In the second exhibition organized by Nagyházi Contemporary, we gain insight into the radical creative world of Attila Dóczi.

Attila Dóczi: Fragments Of Eternity
Curated by Zsófia Danka
October 9 - 30, 2020
Nagyházi Contemporary, Budapest

The artist’s latest solo exhibition, Fragments of Eternity, displays pieces from the series Powerformat, Shape of Noise and Trophy. Dóczi’s work presents preserved remnants of an unknown utopia set in the distant future in which installations have survived as romanticized, reinterpreted memories of our world today. In this imaginary future, the striking aesthetic elements of the period after the change of regime – still closely tied to our near-past experiences – will be revived, in some cases with a humorous undertone. Dóczi smuggles bold elegance and heavy irony into his compositions through the flamboyant use of material and colour. An unrestrained flow between a wide range of media characterizes the artistic practice of Dóczi. His installations transcend traditional notions and definitions of the artwork and can be interpreted as appropriated, found objects that appear as fragments of eternity.

The digital revolution of the ‘90s had a decisive effect on Dóczi's visual world. The typical colours and shapes of this period serve as significant inspirational references for the artist. In Dóczi’s utopian universe, the embarrassing nostalgia of faded neon colours are mixed with the brittle structure of metals and the rough and tense quality of different plastic elements. Besides the hope for freedom in an unfolding, new era, there is a subtly perceptible projection of the growing vulnerability of humankind in the context of technology. A world emerges where the torn posters and installations could be the decoration of a rave party of this imaginary era or a trend-historical relic of an phantasmagorical future.

While in the series titled Powerformat the sheer physical forces inspired by torn advertisements provides only a fragment of the equation, the series Shape of Noise transforms this phenomenon to create new layers of meaning. The continuous noise of consumer society – the never-ending flow of advertisement pitches and merchandise strategies – manifests and is combined with the typical materials of industrial production. Reproduced graphics and factory-generated mass production surfaces. As is the Trophy-series, the selection and inclusion of packaging materials, styrofoam, building construction elements and posters play an important role in Dóczi's creative process. The artist deploys plastic accessories, chains and ready-made objects in his installations, sometimes breaking through the artworks and creating new narratives by rearranging these diverse elements carefully by hand.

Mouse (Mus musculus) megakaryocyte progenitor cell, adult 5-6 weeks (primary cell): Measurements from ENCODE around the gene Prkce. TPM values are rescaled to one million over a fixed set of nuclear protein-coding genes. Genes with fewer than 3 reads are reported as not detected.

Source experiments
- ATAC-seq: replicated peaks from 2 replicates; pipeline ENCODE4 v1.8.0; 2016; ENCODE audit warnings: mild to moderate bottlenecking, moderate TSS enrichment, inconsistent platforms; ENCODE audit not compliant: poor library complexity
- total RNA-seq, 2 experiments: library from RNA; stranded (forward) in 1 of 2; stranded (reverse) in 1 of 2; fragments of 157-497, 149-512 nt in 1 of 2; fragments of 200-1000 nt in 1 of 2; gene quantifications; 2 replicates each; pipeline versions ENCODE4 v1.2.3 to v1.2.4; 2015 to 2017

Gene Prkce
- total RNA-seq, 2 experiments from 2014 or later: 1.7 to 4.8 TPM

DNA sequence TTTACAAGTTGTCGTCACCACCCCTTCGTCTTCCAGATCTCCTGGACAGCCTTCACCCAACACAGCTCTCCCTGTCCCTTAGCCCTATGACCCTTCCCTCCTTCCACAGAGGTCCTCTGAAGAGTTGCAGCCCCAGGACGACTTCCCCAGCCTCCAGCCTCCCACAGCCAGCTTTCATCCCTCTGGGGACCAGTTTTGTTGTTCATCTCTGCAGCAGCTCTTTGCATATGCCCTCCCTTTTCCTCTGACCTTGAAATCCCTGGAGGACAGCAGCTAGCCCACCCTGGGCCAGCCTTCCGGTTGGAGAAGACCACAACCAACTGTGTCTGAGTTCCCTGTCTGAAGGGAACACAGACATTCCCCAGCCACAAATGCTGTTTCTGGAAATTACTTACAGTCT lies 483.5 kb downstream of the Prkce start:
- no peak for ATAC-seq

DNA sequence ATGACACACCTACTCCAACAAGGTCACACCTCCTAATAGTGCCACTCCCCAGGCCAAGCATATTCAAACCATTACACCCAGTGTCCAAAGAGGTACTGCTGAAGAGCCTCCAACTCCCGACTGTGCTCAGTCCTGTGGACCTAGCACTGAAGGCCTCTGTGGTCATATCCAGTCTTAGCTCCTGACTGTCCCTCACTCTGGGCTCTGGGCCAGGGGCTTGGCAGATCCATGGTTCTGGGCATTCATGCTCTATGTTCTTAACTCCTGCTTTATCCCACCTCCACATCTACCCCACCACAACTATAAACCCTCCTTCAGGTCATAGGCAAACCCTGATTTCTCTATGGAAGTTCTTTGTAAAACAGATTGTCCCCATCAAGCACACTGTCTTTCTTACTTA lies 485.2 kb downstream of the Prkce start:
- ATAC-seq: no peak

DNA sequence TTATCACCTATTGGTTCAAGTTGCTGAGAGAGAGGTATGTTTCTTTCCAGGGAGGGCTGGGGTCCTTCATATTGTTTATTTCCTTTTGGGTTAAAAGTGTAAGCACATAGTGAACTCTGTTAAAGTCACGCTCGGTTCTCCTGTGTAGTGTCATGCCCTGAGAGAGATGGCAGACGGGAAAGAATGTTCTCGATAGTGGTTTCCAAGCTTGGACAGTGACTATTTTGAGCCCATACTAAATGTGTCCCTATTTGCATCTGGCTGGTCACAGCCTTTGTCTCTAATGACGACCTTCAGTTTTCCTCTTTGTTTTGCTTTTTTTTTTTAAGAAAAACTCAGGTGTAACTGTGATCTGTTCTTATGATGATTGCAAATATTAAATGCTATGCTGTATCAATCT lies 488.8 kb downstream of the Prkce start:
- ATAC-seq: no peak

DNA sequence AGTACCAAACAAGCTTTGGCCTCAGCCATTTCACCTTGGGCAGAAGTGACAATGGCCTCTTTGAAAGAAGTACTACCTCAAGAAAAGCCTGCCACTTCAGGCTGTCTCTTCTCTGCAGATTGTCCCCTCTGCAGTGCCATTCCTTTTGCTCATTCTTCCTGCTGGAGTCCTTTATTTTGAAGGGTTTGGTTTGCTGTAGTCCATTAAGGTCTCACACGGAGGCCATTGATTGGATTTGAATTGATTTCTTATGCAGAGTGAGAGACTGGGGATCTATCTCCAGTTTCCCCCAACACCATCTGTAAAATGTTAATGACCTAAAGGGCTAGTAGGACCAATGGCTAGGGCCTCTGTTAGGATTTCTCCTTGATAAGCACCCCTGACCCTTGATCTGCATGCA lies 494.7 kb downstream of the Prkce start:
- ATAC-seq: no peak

The violent tactility of the tear marks alternates with the remixed nature of the industrial injection-moulded memorabilia. The energy of the explosive and claw-like forces that appear in Dóczi's works induces strong futuristic feelings, conjuring up the world of comic book superheroes. At the same time, nonfigurative ornaments and ocelot patterns – the trends of the current mainstream – are evoked as remnants of a bygone aesthetic. The installation works appear as jigsaw pieces or as last mementoes of a distant, overturned world order. The stages of this post-capitalist creation myth are status, sexuality, and the increasing accumulation of waste. Apart from providing a complex visual experience, Dóczi is also invested in the idea of providing a platform, where the viewer can sober-up and realise how the material presented in the exhibition alludes to an all-encompassing, worldwide phenomenon. These artificial elements merge with our natural environment and start to decay with alarming slowness. No matter how hard we try, they will survive much longer than humanity itself.

Photos by Tamás Leskó ©Nagyházi Contemporary